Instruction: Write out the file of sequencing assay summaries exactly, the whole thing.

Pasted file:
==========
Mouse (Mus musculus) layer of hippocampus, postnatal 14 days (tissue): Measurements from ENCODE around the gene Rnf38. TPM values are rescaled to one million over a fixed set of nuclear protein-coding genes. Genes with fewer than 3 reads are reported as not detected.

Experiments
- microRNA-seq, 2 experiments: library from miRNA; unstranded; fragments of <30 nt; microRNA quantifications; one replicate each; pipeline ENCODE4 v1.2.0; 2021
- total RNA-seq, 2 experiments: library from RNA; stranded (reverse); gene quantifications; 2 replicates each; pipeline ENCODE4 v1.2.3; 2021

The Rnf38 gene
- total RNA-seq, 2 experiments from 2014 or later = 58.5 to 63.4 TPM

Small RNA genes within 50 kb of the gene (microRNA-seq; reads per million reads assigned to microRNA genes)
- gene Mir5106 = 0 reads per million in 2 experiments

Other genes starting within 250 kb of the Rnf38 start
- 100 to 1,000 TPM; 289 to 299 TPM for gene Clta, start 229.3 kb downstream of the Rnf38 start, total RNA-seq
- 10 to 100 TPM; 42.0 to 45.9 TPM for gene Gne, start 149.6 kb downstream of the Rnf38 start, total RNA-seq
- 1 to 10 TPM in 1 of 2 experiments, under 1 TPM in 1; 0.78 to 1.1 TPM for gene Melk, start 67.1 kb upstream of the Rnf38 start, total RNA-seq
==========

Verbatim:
Mouse (Mus musculus) layer of hippocampus, postnatal 14 days (tissue): Measurements from ENCODE around the gene Rnf38. TPM values are rescaled to one million over a fixed set of nuclear protein-coding genes. Genes with fewer than 3 reads are reported as not detected.

Experiments
- microRNA-seq, 2 experiments: library from miRNA; unstranded; fragments of <30 nt; microRNA quantifications; one replicate each; pipeline ENCODE4 v1.2.0; 2021
- total RNA-seq, 2 experiments: library from RNA; stranded (reverse); gene quantifications; 2 replicates each; pipeline ENCODE4 v1.2.3; 2021

The Rnf38 gene
- total RNA-seq, 2 experiments from 2014 or later = 58.5 to 63.4 TPM

Small RNA genes within 50 kb of the gene (microRNA-seq; reads per million reads assigned to microRNA genes)
- gene Mir5106 = 0 reads per million in 2 experiments

Other genes starting within 250 kb of the Rnf38 start
- 100 to 1,000 TPM; 289 to 299 TPM for gene Clta, start 229.3 kb downstream of the Rnf38 start, total RNA-seq
- 10 to 100 TPM; 42.0 to 45.9 TPM for gene Gne, start 149.6 kb downstream of the Rnf38 start, total RNA-seq
- 1 to 10 TPM in 1 of 2 experiments, under 1 TPM in 1; 0.78 to 1.1 TPM for gene Melk, start 67.1 kb upstream of the Rnf38 start, total RNA-seq